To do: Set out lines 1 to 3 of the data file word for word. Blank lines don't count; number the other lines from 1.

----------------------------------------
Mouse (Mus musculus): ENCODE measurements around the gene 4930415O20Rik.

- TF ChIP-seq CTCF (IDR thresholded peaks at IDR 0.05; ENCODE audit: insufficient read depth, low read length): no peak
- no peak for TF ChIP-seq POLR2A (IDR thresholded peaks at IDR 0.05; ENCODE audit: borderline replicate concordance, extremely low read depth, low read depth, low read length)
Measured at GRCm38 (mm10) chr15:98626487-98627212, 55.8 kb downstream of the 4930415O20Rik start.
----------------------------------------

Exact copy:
Mouse (Mus musculus): ENCODE measurements around the gene 4930415O20Rik.

- TF ChIP-seq CTCF (IDR thresholded peaks at IDR 0.05; ENCODE audit: insufficient read depth, low read length): no peak
- no peak for TF ChIP-seq POLR2A (IDR thresholded peaks at IDR 0.05; ENCODE audit: borderline replicate concordance, extremely low read depth, low read depth, low read length)